Thursday, July 23, 2009
The Intelligencer 06/15/2009 by Luke Hendry
They say some of the skulls aren’t the Mayan artifacts they’re claimed to be, but others aren’t so easily explained.
Belleville,Ontario,Canada – Combine Indiana Jones with The X-Files and you have Belleville’s Gray brothers. Adam, 36, and Andrew Gray, 33, are Belleville natives and filmmakers who have begun to specialize in television programs exploring the unexplained.
Their newest, Supernatural Investigators: Crystal Skulls, is set to air on VisionTV.
It’s one of four documentaries created by the Belleville brothers who last year had their television debut with The Nightmare, also on VisionTV. The hour-long program on the mysterious condition of sleep paralysis was picked up by VisionTV.
The four shows are among 17 to be aired on the channel’s new Supernatural Investigators program. Award-winning science-fiction author Robert J. Sawyer serves as host.
Building on The Nightmare’s success, the brothers pitched three new documentaries to the channel, all of which were approved. Crystal Skulls is the first to air.
“It was a pretty cool adventure,” said Adam Gray who, late last year, traveled with his brother-in-law, cameraman Rob Spence, to film in Mexico and Belize.
Life-size crystal skulls began appearing in Mayan archeological sites in Central America during the 1800s. Mayan legends say they were used by priests to heal, kill and communicate with the spirit world.
But some of the skulls are crafted so perfectly that experts say it would’ve take the Mayans centuries to make them.
The documentary features interviews with experts and tracks archeologist Joel Palka in his search to uncover the truth about the skulls.
One skull, discovered by Anna Mitchell-Hedges during an expedition with her father Mitchell Hedges, remains among the most mysterious of the 10 skulls found to date.
“I actually started off quite skeptical. I liked the story of Mitchell Hedges but thought it was probably a fake,” Adam said, but noted he was forced to reconsider based on information revealed during filming.
Crystal Skulls and the Grays’ other three programs for the series were created under a tight deadline of just a few months.
For the skull shoot, Drew remained in Belleville to continue editing shows while Adam and Spence headed south for a hectic 10-day shoot. “It was an insanely tense and fast-moving trip,” Adam said.
The trip from Mexico to Belize was a 16-hour drive “deeper and deeper into the jungle in a country that doesn’t seem to have any police force,” Adam said.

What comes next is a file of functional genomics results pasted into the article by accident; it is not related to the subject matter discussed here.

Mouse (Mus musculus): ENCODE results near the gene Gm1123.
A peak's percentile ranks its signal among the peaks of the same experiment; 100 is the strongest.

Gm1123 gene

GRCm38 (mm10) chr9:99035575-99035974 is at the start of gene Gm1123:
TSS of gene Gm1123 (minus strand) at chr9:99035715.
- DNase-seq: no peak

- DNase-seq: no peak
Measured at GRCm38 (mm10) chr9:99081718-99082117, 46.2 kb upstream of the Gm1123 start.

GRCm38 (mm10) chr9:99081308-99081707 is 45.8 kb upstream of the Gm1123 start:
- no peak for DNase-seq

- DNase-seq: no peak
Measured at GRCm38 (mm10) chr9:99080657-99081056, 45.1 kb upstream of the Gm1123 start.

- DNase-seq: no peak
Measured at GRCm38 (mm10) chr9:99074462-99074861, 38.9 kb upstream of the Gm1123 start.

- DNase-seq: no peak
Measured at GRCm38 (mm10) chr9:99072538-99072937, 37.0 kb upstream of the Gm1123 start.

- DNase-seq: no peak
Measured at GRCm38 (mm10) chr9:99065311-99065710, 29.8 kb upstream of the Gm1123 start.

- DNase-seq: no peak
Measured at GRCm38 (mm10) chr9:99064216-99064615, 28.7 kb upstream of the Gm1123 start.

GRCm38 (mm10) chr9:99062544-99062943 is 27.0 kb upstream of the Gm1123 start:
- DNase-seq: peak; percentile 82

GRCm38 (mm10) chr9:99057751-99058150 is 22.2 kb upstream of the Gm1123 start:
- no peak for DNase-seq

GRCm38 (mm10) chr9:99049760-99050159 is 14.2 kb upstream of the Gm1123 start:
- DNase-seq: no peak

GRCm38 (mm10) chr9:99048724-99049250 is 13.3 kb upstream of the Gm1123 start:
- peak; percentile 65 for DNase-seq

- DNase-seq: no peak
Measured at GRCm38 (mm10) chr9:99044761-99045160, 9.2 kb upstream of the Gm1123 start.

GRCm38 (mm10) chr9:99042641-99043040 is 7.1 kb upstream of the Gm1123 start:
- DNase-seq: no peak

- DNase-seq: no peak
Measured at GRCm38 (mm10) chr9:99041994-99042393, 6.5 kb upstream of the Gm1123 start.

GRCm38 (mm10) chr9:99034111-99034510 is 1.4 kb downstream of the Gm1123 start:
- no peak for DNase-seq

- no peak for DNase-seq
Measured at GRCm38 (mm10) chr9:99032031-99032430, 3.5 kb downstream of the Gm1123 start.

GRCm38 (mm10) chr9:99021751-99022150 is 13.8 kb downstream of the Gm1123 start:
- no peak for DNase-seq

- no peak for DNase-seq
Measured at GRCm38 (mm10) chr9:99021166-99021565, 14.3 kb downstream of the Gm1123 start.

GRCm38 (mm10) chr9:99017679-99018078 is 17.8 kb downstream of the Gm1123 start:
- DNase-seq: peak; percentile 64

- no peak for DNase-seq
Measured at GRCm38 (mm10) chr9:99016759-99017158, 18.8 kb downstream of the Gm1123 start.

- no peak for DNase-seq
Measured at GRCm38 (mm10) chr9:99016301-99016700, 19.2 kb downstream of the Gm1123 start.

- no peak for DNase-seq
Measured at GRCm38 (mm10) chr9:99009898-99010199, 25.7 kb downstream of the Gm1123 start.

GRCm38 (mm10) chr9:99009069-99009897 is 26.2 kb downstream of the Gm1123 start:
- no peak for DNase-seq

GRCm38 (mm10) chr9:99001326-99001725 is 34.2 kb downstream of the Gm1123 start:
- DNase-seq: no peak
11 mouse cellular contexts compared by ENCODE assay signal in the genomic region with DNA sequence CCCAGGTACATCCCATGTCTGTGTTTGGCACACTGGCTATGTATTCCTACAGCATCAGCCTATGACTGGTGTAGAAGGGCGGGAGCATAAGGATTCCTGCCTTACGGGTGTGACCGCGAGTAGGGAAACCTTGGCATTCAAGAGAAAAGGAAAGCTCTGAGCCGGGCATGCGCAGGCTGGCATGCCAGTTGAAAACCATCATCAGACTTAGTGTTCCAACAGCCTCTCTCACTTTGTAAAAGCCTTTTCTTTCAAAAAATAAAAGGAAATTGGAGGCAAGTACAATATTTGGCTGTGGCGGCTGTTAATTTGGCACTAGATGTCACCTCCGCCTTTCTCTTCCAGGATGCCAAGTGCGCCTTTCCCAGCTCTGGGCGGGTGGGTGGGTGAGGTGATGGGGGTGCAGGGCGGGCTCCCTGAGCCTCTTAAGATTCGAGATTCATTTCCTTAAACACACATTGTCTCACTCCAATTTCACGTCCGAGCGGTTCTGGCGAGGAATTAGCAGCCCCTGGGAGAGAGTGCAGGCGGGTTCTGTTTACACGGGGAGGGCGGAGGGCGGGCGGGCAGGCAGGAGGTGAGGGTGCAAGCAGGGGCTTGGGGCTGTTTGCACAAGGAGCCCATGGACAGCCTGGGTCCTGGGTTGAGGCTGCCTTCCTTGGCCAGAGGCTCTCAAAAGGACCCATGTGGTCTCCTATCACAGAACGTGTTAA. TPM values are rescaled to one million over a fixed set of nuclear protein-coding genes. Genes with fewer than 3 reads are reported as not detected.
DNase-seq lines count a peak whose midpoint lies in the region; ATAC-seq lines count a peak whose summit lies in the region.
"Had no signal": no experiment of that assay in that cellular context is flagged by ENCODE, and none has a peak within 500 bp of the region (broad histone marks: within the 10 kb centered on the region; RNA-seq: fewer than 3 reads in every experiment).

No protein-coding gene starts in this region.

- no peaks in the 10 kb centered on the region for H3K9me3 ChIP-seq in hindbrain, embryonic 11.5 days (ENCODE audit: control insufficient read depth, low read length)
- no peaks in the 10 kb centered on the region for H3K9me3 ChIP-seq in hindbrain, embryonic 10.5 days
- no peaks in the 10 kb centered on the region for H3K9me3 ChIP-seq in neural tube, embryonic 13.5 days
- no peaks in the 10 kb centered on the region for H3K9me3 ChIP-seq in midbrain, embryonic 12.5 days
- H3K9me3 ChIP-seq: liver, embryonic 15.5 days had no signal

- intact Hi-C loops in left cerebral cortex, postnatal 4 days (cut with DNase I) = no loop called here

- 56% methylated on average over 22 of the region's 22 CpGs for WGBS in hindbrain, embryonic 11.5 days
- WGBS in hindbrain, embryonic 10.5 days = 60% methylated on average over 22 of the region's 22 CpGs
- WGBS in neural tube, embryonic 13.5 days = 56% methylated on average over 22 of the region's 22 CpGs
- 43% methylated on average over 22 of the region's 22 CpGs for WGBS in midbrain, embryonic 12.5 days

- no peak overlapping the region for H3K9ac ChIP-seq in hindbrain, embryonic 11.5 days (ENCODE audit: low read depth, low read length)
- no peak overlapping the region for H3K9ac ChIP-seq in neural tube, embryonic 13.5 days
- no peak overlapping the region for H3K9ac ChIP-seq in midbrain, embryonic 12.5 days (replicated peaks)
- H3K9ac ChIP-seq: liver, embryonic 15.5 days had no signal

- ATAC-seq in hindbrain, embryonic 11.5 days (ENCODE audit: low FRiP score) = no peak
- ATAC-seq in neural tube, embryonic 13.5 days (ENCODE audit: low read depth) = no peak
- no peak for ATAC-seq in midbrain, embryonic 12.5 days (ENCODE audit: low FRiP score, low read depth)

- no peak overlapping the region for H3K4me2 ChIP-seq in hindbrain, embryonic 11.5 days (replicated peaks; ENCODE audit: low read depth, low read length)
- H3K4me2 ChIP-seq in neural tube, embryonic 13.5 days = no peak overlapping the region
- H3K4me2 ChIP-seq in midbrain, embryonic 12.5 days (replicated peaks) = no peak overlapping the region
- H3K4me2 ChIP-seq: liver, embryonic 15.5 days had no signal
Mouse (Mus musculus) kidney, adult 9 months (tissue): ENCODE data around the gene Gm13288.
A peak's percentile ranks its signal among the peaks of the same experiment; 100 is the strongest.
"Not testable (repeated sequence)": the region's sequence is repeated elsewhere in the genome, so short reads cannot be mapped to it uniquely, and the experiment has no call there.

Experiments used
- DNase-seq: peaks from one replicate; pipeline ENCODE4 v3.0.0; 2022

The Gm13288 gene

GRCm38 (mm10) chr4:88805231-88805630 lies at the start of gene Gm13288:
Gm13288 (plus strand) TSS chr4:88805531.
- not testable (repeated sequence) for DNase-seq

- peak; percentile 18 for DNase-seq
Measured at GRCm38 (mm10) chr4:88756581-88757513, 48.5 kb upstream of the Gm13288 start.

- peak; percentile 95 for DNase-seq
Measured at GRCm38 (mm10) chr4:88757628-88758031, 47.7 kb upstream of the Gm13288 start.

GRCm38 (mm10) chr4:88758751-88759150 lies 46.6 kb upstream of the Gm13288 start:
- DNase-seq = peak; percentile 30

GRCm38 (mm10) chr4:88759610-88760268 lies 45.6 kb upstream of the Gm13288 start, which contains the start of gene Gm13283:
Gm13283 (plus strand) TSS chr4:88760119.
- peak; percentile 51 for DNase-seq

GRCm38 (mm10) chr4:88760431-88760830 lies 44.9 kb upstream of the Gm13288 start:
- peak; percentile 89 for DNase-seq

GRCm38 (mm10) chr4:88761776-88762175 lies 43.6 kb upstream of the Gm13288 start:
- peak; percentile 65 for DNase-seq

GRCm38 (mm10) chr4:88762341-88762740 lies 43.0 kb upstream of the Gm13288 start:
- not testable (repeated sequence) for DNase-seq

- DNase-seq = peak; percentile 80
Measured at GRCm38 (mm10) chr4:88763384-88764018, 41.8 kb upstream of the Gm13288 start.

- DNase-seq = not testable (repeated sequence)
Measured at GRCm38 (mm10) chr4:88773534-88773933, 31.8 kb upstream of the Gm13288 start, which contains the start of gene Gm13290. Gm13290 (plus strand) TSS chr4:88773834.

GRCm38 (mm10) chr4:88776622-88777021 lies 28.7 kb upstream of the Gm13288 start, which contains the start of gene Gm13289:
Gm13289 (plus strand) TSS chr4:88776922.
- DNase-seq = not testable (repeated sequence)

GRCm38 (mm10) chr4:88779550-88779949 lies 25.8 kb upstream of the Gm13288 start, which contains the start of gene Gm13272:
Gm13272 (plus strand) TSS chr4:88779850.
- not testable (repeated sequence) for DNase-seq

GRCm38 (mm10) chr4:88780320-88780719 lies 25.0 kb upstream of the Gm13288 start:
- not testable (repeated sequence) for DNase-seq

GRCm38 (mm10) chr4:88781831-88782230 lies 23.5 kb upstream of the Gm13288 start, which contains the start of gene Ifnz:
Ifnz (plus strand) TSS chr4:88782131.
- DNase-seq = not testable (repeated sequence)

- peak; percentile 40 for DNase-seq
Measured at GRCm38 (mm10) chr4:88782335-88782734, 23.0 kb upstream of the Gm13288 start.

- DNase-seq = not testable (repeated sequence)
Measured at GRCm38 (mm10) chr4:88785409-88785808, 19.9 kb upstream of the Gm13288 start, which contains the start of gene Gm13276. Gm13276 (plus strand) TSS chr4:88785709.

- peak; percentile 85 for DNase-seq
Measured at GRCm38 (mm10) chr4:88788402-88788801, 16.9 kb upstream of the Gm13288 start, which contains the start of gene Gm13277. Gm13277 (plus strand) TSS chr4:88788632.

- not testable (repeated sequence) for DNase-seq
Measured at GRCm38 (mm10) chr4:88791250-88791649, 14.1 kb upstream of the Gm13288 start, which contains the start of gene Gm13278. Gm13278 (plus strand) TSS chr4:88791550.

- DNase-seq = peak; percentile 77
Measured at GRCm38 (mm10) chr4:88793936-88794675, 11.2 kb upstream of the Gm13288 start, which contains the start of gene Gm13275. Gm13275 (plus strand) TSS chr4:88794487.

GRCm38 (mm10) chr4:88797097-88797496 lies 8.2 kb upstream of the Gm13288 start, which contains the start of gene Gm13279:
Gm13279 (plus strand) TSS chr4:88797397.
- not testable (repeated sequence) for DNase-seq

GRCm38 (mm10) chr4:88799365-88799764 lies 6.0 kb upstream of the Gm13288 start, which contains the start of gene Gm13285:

“I was a little frightened in Belize,” he said.
He recalled arriving at a hotel of sorts deep in the jungle and being chased by a Rottweiler dog. His guide wasn’t of any comfort.
“He said, ‘You know, they could kill us out here and no one would ever know,’” said Adam in a Latin-American accent, chuckling.
That night, he said, “There was about an eight-inch tarantula crawling along the floor beside my bed. Sleeping became very difficult after that.”
He joked that for future films, “We’re not going past Trenton from now on.”
Drew said editing the films was tough because of the deadline and the limit to how much footage could be used.
“You can’t go more than a minute and a half, two minutes with anything,” Drew said. “It doesn’t matter how much you spent to get the footage or how important you thought it was going to be.”
Advance research was key, but the final script can’t be written until the field interviews are complete, he said.
“You try to become an expert before you start shooting, but if you get too cocky you end up writing a bad essay trying to prove your own points,” said Drew.
The Grays’ program on remote viewing airs March 17 and is nearly complete. Editing is underway for White Mountain Abduction, an investigation into the classic alien encounter of Betty and Barney Hill. It airs April 7.
A retooled version of The Nightmare has been delivered to VisionTV and will be broadcast April 14.
Each has music by Belleville’s Sean Fritz, the Grays’ cousin.
The brothers said they’re now discussing unexplained topics for future films, and have created ParaDocs, a production company and joint venture with producer Paul Stephens.